He’s joined the Missouri Cannabis Industry Association, which lobbies for legalization in the Show-Me-State.

Later this month he’s going back to Colorado for a research conference as part of Project 22, a group working to educate Missouri veterans about the health benefits of cannabis. In Colorado, Lee and other Missouri veterans will be weaponized with research from physicians and researchers to fight for legalization.

He has already spent hours studying the five bills in the House and Senate concerning marijuana legalization.

He’s trying to get face time in front of legislators but has found that going viral was a much easier task.

Last month House Bill 437, which would allow patients with painful, incurable illnesses to be treated with medical marijuana, had a hearing before the Health and Mental Health Policy Committee. No more hearings are scheduled. Nor are any on tap for a similar bill sitting in the Senate, according to the Marijuana Policy Project.

People ask him Lee why he doesn’t just move to Colorado, but what he hears is, “Why don’t you just give up?”

“My military training did not train me to run, to crawl away,” he said. “It trained me to stand up.”




Great story up until that last sentence.... I just wish Joshua Lee would realize that there is no "recreational" because ALL USE MEDICINAL.  We all have endocannabinoid systems that require cannabis to maintain our health and regulate our bodily systems.

#2 SkunkyAroma


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Posted 24 April 2017 - 05:15 PM

JEFFERSON CITY, Mo. – Veterans advocating for the legalization and safe regulation of medicinal cannabis visited the Capitol Tuesday hoping to catch the ear of Missouri Gov. Eric Greitens.

The group of about 10 veterans came from various branches – Marines, Army, National Guard – and all suffered from various ailments – brain tumors, pain, depression, post traumatic stress disorder – but they all believe that medical cannabis could possibly be a solution to treat them.

However, conclusive research and treatment options in the United States and Missouri remain elusive, namely because cannabis is still considered a Schedule I drug by the U.S. Food and Drug Administration. Missouri, unlike a growing number of states, has yet to make medical cannabis legal, though several legislators have filed bills to make that a reality in recent years.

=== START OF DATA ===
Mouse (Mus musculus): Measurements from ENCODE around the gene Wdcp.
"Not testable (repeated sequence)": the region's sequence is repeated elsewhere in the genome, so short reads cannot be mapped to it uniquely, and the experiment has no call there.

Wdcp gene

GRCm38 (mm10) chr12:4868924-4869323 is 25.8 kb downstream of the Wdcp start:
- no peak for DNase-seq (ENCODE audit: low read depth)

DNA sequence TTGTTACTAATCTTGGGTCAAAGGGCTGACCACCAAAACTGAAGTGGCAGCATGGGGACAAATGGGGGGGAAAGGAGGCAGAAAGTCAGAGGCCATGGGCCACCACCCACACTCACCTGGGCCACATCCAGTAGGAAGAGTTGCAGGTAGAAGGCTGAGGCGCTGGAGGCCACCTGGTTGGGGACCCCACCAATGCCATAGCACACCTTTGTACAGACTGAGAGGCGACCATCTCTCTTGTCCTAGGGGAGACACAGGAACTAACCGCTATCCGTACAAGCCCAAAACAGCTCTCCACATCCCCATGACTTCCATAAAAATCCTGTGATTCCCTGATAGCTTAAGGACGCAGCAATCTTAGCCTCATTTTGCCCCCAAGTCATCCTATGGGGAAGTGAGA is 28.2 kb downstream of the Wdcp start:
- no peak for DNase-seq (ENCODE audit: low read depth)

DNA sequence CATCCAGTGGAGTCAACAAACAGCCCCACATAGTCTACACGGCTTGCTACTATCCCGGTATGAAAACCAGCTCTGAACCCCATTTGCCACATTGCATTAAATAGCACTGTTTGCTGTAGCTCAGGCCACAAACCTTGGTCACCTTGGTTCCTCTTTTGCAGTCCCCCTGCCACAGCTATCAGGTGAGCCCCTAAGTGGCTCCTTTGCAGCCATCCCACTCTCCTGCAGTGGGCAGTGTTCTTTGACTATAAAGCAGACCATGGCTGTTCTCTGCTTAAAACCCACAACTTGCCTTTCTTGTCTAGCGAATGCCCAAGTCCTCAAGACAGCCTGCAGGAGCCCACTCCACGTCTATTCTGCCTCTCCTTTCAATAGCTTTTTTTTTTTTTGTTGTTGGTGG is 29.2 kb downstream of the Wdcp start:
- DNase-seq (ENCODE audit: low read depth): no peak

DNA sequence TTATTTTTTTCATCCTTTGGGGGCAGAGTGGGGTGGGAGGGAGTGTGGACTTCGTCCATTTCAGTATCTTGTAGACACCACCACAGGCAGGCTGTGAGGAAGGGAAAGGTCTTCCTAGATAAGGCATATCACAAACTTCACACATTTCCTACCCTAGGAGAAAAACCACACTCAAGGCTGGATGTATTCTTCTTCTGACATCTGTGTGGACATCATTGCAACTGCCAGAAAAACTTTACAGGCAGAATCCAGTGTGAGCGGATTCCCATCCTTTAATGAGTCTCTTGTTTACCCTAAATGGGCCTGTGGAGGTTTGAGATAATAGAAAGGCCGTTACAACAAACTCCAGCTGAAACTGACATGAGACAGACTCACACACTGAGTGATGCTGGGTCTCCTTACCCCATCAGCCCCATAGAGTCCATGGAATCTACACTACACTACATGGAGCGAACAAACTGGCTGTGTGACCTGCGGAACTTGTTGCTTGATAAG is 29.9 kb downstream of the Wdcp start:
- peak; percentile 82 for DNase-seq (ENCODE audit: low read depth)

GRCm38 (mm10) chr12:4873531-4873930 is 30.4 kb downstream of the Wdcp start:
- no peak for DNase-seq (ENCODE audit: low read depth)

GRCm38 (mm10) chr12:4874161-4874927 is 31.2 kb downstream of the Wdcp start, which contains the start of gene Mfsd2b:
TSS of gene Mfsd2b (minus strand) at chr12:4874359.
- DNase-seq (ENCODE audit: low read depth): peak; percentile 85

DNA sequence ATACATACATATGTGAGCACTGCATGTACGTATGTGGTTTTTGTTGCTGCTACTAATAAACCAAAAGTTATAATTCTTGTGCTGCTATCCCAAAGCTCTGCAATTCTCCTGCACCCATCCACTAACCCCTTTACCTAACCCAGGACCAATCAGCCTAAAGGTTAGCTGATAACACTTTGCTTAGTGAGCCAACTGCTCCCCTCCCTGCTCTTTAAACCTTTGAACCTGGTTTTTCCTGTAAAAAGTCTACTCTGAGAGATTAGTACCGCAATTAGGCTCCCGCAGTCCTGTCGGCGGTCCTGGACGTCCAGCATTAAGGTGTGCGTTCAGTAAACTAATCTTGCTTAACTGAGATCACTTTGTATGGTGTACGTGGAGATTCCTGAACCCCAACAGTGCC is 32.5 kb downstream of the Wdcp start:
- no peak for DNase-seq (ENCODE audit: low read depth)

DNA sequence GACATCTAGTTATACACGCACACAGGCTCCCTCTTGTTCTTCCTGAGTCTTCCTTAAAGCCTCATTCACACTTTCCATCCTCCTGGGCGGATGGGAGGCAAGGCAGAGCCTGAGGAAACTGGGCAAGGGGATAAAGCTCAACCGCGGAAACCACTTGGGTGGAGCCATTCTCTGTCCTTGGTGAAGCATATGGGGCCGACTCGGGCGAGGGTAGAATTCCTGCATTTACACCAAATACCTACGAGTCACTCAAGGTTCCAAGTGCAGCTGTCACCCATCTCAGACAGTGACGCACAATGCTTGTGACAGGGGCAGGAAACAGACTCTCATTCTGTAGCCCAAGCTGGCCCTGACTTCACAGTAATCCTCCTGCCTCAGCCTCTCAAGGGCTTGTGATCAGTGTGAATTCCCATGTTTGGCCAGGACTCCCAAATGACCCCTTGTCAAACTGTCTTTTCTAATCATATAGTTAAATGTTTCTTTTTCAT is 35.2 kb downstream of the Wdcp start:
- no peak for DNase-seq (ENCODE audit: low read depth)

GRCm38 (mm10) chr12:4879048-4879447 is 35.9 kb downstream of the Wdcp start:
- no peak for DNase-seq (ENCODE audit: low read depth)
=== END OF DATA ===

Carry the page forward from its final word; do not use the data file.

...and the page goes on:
All of the citizen lobbyists lamented that something they believe contributes to their survival is illegal.

“Right now, each and every one of us that has served honorably, we are all criminals,” Joyce Galler, one of the activist veterans, said.

The group hoped to reach out to the governor because they believed, as a veteran, he would understand their plight and look out for them.

“He’s a former SEAL member, he’s all about veterans,” Joshua Lee, a member of the group, stated. “He pushes veteran causes wherever he goes. We need him to step up and be a leader on this issue.”

Lee, a disabled Missouri National Guard veteran, pulled out a 10-pound bag with nearly 10,000 smarties in it. Each one of the candies, he said, represented one pill he took each year for chronic pain and PTSD. Those pills, certified as safe by the FDA, the veterans argue can be just as dangerous.

Those pills can have significant side effects, especially when taken in concert. Lee says he takes so many medications he must undergo blood tests three times a week to ensure they don’t do permanent damage. Another veteran said his extreme medication regimen eventually led to his liver failure, and that he was prescribed oxycodone and other opioid painkillers up to six times a day, even though it eventually did little to alleviate his pain.

Medical marijuana, the veterans argued, could have positive effects in treating some of their ailments, but a lack of research made that uncertain.

“We’re sitting here in a swamp because of, unfortunately, politics,” John Grady, another activist said. “We fall victim to politicians wanting to mandate things… If we keep letting politicians mandate things instead of letting true scientific research guide us in principled scientific investigation, we’ll never have the answer.”

At the very least, Lee says marijuana can provide symptom control and relief with fewer and/or far less dangerous side effects than something like a prescription opiate could. Other veterans added most veterans did not even smoke medical cannabis because that results in a weaker active ingredient as opposed to oils or edible versions of cannabis.

The group spoke to several legislators, including Reps. Jim Neely and Jean Evans, both of whom have legislation regarding medical cannabis, and were introduced to the House by Rep. Cheri Toalson Reisch. Neely’s bill would legalize the prescription of medical cannabis to patients with certain debilitating illnesses, and Evans’ bill would expand the ability to prescribe CBD oil to general and family practitioners and physicians.

She said if more people had met the veterans as she had, they would likely be more open to the idea of expanding medical cannabis access.

“You’re talking about American patriots who now, in order to relieve their pain, they have to break the law with a substance that is less harmful than the drugs they’re being given by doctors,” Evans said. “They already sacrificed everything, turned their bodies over to the government to protect people like me and now… they need something they’re not allowed to have in order to lead a meaningful and productive life.”

As for the veterans, until a solution is found for better treatment, they will continue to share war stories, not about their service in Iraq, Afghanistan, or Vietnam, but about their experiences with drugs like lithium and tramadol and the side effects those pharmaceutical agents can cause. They want new methods to treat their ailments, and they so far have been willing to try them, despite the fact that medical cannabis is illegal in Missouri.

“We’re not asking for recreational, we don’t want stoners walking around downtown with a joint,” Lee said. “We’re saying there are people dying because they don’t have access to a medication that has shown no long term side effects anywhere near as dangerous as Tylenol.”